Measuring your academic impact

There are a various ways that you can measure and track the academic impact of your research outputs.   Metrics that help you to do this fall into the categories of citation metrics and altmetrics.

Citation metrics
Citations  have traditionally been seen as an indication that the cited work is being used to advance the research of others and can therefore be considered an indication of impact.  Arguably, they could be more appropriately seen as an indication of academic attention.

  • You may see citation counts being used to help determine the impact of a particular article. However, these are a rather crude way of measuring impact and have many limitations. It can still be  interesting to track citations to your work to find out more about the documents which have cited your work, analyse the citing documents and be alerted to any new citations to your work.
  • Your h-index attempts to measure your productivity and impact based on the citations to your body of work.  Again however, it has some fundamental flaws.

Altmetrics
In the last few years altmetrics have become available.  These are measures of article views & downloads, social media mentions, news mentions and captures & shares on tools such as Mendeley. Altmetrics can help toward measuring attention before citations are likely to happen and can give a wider picture beyond the academic literature.  Use them to help build a ‘story’ around the reach of your outputs, alongside citation metrics and other measures of impact.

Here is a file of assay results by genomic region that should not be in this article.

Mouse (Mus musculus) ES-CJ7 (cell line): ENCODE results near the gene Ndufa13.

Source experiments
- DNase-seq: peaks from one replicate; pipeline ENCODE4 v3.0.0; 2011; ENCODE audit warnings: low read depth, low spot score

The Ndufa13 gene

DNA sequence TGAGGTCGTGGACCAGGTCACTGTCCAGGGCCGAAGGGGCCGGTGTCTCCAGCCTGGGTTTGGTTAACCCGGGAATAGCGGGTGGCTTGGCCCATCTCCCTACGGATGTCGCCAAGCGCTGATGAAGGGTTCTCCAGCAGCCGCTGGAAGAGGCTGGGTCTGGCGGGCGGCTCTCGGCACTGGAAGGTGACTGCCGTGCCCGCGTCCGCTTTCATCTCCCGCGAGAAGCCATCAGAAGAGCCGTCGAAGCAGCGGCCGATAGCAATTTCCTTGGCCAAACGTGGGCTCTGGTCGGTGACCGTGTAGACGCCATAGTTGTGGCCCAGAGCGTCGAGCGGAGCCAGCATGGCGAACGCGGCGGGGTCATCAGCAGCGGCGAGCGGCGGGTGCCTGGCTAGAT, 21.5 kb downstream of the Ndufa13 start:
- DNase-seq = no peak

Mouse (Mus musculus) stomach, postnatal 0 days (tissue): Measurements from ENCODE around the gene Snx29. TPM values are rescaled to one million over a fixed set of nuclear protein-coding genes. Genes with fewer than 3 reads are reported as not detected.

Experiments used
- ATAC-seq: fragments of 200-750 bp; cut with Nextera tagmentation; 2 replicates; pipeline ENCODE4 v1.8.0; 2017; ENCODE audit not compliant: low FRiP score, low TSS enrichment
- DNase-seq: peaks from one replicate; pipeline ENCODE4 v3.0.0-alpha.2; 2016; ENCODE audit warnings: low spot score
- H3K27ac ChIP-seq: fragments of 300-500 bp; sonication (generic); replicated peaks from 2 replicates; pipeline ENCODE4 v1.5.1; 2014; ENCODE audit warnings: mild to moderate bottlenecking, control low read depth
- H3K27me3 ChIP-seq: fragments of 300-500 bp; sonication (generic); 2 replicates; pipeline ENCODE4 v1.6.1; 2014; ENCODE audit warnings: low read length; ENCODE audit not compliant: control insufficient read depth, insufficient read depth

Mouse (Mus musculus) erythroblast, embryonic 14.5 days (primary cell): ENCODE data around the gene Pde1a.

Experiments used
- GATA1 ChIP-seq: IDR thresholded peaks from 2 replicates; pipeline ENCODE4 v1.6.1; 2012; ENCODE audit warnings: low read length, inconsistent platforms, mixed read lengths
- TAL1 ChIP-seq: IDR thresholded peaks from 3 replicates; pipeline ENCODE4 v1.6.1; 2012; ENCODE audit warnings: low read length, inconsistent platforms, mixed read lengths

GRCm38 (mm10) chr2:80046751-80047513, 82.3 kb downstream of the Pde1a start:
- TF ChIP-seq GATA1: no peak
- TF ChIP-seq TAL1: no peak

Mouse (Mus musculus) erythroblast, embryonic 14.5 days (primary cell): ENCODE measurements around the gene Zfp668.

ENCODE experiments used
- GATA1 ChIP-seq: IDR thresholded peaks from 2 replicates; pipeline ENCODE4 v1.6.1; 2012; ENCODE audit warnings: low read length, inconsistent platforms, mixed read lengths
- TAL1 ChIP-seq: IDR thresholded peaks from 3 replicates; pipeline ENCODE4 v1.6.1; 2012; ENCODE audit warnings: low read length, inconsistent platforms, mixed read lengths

Responsible use of metrics in research analysis
It is important to understand the limitations of any metrics you use and to use them for appropriate purposes. For example:

  • citation metrics aren’t capable of measuring broader societal and economic impact
  • metrics such as citation counts may be ‘quantitative’ but they are dependent on citation practices
  • it is considered illegitimate to use journal levels bibliometrics to evaluate the quality of particular articles published in the journal or to evaluate the researchers writing the articles in the journal

We recommend that you read the Library Research Support Team’s responsible use of metrics advice.

You may also find the short video below useful.  It describes 10 principles to guide the use of metrics in research evaluation and is a video version of the Nature paper:
Hicks, D., Wouters, P., Waltman, L.,  de Rijke, S. & Rafols I. (2015). The Leiden Manifesto for research metrics: use these 10 principles to guide research evaluation. Nature, April 23, 520:429-431. doi:10.1038/520429a.